Typically, the ancient universe was perceived as existing in three planes – the arc of the heaven above, the flat land surface of the earth in the middle, and the arc of the underworld below. The deities who inhabited the heavens were the Sky Gods, or the Olympic deities. These deities were typically associated with celestial bodies, the sun, the moon, stars, etc., though Zeus, the father of the gods in Mediterranean cosmology was mostly personified as the storm god. The sky gods controlled the changes of day and night and the seasons; they could also induce storms, floods, drought, snow, hail, and wind. These abilities inevitably gave them power over human affairs. Their ability to peer down on humans from the heavens also enabled them to observe and thus to witness good and bad behavior. Where the fulfillment of sacred oaths were concerned, the Olympic deities enjoyed the capacity to determine “equity,” that is, the recognition that a mortal could be prevented from fulfilling a vow by circumstances beyond his or her control. The sky gods tended to recognize the untoward outcome of an obligation, not merely its original terms. Generally, sky gods gave good things to human kind and were beseeched with promises and hope.


As opposed to the Olympic deities of the heavens, Earth Gods, also known as Chthonic deities, represented the dark, primordial forces of the earth. They included the widespread belief in the Mother Goddess– epitomized by deities such as Isis, Demeter and Persephone, and Inanna (Ishtar). The underworld was also perceived as the realm of the male god Hades or Pluto, the underworld carnation of Zeus. Hades was sometimes identified as Zeus’ brother, sometimes identified as Zeus’ own “mirror image,” Zeus Chthonios. Since earth gods dwelled below the surface of the earth where everything was dark, they were perceived as blind and spiteful, having to take their cue from messages emanating from the Sky Gods. As a result they tended to follow the “letter of the law.” If a mortal failed to abide by a sacred agreement, for example, earth gods were obligated to see to the transgressor’s punishment without regard for equity. Most of all, Chthonic deities controlled the “life cycle.” Since all living things ultimately arose from the earth at birth and returned to the earth in death, the earth gods were presumed to direct this process. Chthonic deities such as Hades received the spirits of all deceased humans and was described by poets as “rich in souls.” Earth gods were generally feared, therefore. Since their control of the life cycle was absolute, human dealings with them were unavoidable. The best one could hope was to placate the Chthonic deities through sacrifice and veneration and thereby delay the inevitability of one’s own demise or that of a loved one.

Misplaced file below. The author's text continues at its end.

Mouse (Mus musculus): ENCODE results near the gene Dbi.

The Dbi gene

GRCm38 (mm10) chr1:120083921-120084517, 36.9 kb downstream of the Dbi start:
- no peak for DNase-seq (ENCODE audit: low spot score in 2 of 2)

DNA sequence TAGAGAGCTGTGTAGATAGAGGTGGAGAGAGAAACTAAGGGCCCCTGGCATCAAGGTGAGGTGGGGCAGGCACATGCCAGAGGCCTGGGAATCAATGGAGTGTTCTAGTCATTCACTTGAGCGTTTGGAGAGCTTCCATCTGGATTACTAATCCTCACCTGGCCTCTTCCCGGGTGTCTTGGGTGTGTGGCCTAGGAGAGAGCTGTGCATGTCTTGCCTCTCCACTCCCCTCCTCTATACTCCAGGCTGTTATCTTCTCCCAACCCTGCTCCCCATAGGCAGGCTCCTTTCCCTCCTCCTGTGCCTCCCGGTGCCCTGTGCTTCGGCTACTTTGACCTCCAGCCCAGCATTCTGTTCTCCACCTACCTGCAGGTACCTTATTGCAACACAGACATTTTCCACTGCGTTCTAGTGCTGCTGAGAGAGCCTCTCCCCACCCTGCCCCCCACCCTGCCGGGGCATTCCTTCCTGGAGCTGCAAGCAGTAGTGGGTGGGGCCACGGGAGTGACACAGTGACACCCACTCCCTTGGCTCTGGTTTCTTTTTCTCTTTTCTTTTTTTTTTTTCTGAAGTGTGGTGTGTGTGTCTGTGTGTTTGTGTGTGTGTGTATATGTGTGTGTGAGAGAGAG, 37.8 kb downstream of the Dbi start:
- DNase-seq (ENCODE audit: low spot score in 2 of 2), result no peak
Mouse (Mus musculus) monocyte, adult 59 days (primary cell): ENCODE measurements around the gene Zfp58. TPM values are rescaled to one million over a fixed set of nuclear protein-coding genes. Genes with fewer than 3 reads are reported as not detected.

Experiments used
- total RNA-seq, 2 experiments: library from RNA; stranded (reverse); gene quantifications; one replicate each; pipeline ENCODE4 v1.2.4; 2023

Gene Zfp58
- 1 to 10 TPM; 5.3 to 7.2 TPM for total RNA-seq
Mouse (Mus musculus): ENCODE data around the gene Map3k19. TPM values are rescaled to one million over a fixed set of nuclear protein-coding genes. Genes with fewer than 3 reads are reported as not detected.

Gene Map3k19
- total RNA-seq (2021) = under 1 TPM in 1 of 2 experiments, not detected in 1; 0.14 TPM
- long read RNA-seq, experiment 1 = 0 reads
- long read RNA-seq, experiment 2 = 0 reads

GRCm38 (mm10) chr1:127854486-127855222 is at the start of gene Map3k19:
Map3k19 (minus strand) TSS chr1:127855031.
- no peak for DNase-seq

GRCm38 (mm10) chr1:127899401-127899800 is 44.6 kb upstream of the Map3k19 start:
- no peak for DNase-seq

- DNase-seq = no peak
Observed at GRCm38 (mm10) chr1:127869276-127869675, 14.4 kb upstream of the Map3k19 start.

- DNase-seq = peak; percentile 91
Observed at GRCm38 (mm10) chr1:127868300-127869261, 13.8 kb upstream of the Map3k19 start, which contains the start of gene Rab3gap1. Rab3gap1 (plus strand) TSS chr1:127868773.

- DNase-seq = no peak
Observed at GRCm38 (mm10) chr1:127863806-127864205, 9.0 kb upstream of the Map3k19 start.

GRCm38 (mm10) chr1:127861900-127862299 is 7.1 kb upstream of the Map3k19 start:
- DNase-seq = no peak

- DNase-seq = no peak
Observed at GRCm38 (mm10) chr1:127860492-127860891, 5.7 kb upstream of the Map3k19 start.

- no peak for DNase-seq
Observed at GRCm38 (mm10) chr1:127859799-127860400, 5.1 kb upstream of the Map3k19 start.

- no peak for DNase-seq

Numina, non-anthropomorphic deities, or spirit forces, were another divine element that had to be placated. Hestia or Vesta, the essence of fire, was goddess of hearth. Human mastery of fire dated back some 300,000 years. In fact, fire was the first natural energy to be mastered by human kind. The maintenance of the eternal flame of an ancient community such as Rome was viewed as a sacred responsibility, not to mention a communal necessity. The Romans appointed a college of priestesses, the Vestal Virgins, to watch over the eternal flame of the city. They were chosen at puberty from leading aristocratic families and remained virgin devotees of the goddess for the 30 year duration. They lived in a cloistered villa beside the temple and faithfully maintained the cult. They enjoyed high prestige in the community, attended numerous state functions, and otherwise enjoyed privileged status even for Roman aristocratic females. Due to their elevated status most Vestal Virgins chose to remain with the cult when their term of duty expired. However, whenever bad portents were received by the state, it was customary for the religious authorities to investigate the recent behavior of the Vestal Virgins to insure that none had violated the sanctity of their office. Vestal Virgins convicted of immodest activities were executed through live inhumation. Other numina included the Lares and the Penates, friendly spirit forces who warded over the doorsill , the pantry of the household, and the crossroads of farming communities. Many of these spirit forces or energies appear, in fact, to have been closely linked to agricultural society (molds and fungi that could damage crops, for example) and possibly originated their. Their existence at the surface plain of the earth seems certain.